An analysis of the text leads us to the same conclusion. Under our interpretation plaintiff's choice of forum is restricted to the High Contracting Parties and it is further restricted to a High Contracting Party that is one of the enumerated places, thereby disqualifying, for example, the forums in the High Contracting Party where the accident fortuitously occurred, see Calkins, supra, p. 231, or those in the High Contracting Party where the passenger was domiciled, or those in other High Contracting Parties that had absolutely no contact with the flight, carrier, or passenger. Under defendant's interpretation it would be difficult to determine the geographical bounds of the "places" referred to: would they be cities, countries, states, judicial districts, circuits, provinces, cantons, or regions? On the other hand, if the enumerated places referred to High Contracting Parties the "places" can be given a more stable and uniform geographical definition — the territory of a High Contracting Party, a concept that is introduced in Article 1 of the Convention.
The United States certainly qualifies as one of the "places" enumerated in Article 28(1) and that is sufficient basis for denying defendant's motion to dismiss for lack of subject matter jurisdiction; the domicile of the carrier, its principal place of business, and its place of business where the contract was made are all within the United States. Nothing we have said precludes a defendant, even if the Warsaw Convention is applicable, from objecting to venue, under 28 U.S.C. § 1391, or moving for a transfer under 28 U.S.C. § 1404(a), or from making similar maneuvers in the state systems. But in such an instance the choice of forum will be governed by the internal rules of the High Contracting Party, not the Warsaw Convention. Judge Wyatt, in passing on defendant's motion, did not consider whether the proper venue of this action was the
II. Limitation on Liability
After Judge Wyatt denied defendant's motion to dismiss, and declined to make the ruling that would have enabled defendant to appeal the interlocutory order at once, 28 U.S.C. § 1292(b), the case proceeded to trial before Judge Palmieri and a jury. The jury returned a verdict for plaintiffs, but limited the damage award to the maximum provided by the Warsaw Convention.
The Warsaw Convention controlled the question whether defendant could be liable for damages resulting for the death from the crash of its aircraft (Article 17) and it also determined the standard of conduct. Liability would attach unless defendant proved either that it took all necessary measures to avoid the accident or that it was impossible to take such measures (Articles 17 and 20). The jury found that defendant failed to prove this.
Plaintiffs' primary concern was to avoid the limitation of damages imposed by Article 22 of the Convention. Plaintiffs argued that the carrier was precluded from availing itself of the Convention's limitation on liability because,
We read Article 3(2) to require that the ticket be delivered to the passenger in such a manner as to afford him a reasonable opportunity to take measures to protect himself against the limitation of liability. Such self-protective measures, could consist of, for example,
Whether the ticket was delivered to the passenger in such a manner as to afford him a reasonable opportunity to take self-protective measures depends in each case on the particular factual circumstances. It is a test that is to be applied by the jury on the evidence before it. We are of the opinion, however, that a jury could not have reasonably found that the delivery of the ticket to the decedent, Lieutenant Mertens, was adequate and we therefore hold as a matter of law that the delivery was inadequate and that the limitation of liability of the Warsaw Convention is inapplicable.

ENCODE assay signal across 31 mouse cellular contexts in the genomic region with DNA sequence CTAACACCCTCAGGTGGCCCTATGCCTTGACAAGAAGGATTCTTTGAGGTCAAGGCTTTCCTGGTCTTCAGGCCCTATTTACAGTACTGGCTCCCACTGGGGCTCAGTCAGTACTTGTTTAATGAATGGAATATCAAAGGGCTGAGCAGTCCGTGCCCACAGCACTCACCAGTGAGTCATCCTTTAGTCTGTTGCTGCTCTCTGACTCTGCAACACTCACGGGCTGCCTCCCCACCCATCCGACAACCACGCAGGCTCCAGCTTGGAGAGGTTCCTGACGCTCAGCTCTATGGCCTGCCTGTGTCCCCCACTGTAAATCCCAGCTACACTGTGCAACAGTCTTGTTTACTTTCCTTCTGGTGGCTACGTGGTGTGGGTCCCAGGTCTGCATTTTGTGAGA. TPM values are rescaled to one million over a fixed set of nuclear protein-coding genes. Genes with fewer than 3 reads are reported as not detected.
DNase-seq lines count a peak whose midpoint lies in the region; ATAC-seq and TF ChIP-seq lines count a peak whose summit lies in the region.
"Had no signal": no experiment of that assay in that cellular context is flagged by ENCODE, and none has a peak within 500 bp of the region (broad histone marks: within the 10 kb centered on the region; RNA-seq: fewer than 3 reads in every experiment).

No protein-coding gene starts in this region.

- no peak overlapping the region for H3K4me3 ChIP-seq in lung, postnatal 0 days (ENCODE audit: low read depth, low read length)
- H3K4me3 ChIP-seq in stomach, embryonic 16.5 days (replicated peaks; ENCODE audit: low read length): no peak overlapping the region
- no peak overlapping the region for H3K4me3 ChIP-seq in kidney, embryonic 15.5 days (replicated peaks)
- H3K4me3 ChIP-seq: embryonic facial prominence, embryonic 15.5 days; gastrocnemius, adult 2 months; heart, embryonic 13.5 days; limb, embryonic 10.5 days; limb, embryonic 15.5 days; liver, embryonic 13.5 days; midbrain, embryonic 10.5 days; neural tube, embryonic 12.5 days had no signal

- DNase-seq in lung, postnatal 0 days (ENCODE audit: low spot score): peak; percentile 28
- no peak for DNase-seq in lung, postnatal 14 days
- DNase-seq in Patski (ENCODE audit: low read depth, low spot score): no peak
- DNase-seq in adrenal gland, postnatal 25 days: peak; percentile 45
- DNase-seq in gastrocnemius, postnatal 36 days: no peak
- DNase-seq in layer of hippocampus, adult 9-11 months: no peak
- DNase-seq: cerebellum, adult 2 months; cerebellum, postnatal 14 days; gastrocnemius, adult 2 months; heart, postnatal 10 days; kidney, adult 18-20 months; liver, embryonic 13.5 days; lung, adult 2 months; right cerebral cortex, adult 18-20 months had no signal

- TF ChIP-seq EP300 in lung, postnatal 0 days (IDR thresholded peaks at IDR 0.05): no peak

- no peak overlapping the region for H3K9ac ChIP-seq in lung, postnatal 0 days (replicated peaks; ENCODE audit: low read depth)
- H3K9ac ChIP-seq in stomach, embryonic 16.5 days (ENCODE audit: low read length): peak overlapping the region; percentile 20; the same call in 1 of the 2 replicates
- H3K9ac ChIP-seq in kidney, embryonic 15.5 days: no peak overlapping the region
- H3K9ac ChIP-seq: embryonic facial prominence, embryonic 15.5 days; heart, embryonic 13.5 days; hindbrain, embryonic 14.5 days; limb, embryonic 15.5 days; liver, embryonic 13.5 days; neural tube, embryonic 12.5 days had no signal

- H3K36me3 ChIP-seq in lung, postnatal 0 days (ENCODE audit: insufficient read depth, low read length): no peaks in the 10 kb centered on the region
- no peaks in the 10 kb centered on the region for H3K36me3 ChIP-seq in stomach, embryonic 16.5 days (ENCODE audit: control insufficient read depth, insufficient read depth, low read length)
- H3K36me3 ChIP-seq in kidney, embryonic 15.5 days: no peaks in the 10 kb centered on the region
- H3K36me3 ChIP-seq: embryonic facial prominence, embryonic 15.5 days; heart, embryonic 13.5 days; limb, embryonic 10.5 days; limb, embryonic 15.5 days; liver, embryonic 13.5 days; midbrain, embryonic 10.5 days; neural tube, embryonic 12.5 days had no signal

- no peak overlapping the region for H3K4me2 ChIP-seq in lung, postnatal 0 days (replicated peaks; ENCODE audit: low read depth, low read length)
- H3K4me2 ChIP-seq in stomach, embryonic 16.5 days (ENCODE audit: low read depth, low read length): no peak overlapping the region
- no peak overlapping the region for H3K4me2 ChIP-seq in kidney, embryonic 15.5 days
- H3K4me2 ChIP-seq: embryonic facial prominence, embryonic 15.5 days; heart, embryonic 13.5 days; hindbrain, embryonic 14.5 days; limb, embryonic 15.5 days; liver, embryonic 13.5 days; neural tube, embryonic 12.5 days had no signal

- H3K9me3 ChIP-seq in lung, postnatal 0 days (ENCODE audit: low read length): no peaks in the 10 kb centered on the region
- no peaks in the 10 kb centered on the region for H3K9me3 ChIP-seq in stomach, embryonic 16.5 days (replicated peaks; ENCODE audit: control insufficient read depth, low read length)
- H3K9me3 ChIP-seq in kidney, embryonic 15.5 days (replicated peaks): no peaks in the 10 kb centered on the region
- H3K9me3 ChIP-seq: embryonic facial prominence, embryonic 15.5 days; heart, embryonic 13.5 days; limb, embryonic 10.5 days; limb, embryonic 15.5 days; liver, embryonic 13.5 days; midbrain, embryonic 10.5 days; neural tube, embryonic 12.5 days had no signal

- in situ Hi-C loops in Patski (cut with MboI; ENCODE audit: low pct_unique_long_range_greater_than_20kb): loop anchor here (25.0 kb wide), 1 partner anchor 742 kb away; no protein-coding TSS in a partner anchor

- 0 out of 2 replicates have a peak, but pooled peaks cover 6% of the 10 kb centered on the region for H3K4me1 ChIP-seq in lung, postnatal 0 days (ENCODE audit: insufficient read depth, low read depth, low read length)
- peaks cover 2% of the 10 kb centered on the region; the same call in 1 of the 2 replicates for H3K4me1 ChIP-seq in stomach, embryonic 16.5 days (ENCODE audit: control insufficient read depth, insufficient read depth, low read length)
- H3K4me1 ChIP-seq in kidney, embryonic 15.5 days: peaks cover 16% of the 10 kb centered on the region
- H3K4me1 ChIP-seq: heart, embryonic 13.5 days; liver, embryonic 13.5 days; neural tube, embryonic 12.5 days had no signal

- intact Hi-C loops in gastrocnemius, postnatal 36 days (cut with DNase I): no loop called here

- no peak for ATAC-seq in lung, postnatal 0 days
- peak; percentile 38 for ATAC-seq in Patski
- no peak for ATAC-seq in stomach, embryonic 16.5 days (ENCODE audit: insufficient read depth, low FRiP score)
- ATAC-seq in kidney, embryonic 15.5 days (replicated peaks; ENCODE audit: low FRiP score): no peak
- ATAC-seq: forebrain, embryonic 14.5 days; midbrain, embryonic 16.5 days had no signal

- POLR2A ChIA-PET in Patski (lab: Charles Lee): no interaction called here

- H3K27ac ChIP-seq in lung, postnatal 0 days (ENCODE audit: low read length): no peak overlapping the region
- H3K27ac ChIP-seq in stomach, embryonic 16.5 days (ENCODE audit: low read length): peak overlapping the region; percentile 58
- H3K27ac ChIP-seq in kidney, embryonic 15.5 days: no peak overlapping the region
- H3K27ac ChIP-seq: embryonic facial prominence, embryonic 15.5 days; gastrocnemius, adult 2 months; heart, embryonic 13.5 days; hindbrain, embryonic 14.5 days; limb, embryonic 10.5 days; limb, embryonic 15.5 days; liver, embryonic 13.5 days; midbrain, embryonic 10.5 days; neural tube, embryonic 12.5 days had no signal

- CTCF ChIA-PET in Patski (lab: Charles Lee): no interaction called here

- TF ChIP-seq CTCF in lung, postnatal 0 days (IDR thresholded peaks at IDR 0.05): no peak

The testimony of defendant's own ticket dispatcher at the Base was the only evidence presented on the question of delivery, as the crew and the other passenger on the plane were killed. The ticket dispatcher testified that the ticket was delivered to Lieutenant Mertens only after he had boarded the plane; that the material Lieutenant Mertens was accompanying under military orders was already loaded on the plane; and that, at the time of delivery, the aircraft was parked on the ramp about ready to take off. We also base our conclusion on the fact that presumably Lieutenant Mertens would have disobeyed orders if he left the material unaccompanied by disembarking after receiving the ticket to, for example, obtain flight insurance; and that the statement concerning the limitation of liability was printed in such a manner as to virtually be both unnoticeable and unreadable, especially in an aircraft about to take off. Under all these circumstances it could not be said that Lieutenant Mertens had a reasonable opportunity to take any measures to protect himself against the limitation of liability, regardless of the fact that the measures available to him might have been circumscribed because he was a military courier.
We therefore vacate the judgment below, which was based on the view that the limitation of liability of the Warsaw Convention is applicable and which awarded plaintiffs the Convention's maximum, $8,291.87. On remand it is only necessary to have a new trial on the issue of the amount of damages. Judge Palmieri wisely submitted this case to the jury with special interrogatories, Rule 49(b), Federal Rules of Civil Procedure, and there is no reason why the jury's answers to the interrogatories establishing defendant's liability should be disturbed. The error of law we find relates only to the amount of damages,
Nothing in this opinion should be interpreted as necessarily implying that because the limitation of damages of the Convention is inapplicable, there can be no limitation upon the damages plaintiffs may be entitled to. Conceivably a concerned jurisdiction might, quite independently of the Convention, impose a limitation on the amount of damages recoverable for a wrongful death; and then the question would have to be faced whether the limitation on damages by the Convention is the exclusive limitation on damages for death caused by the crash of an aircraft during a flight covered by the Convention. Cf. Ass'n of the Bar of The City of N. Y., The Warsaw Convention as Amended by the Hague Protocol, 26 J. Air L. & Com. 255, 261 (1959). However, apparently none of the jurisdictions
The order denying defendant's motion to dismiss is affirmed, the judgment below is vacated, and the case is remanded for a new trial on the issue of damages.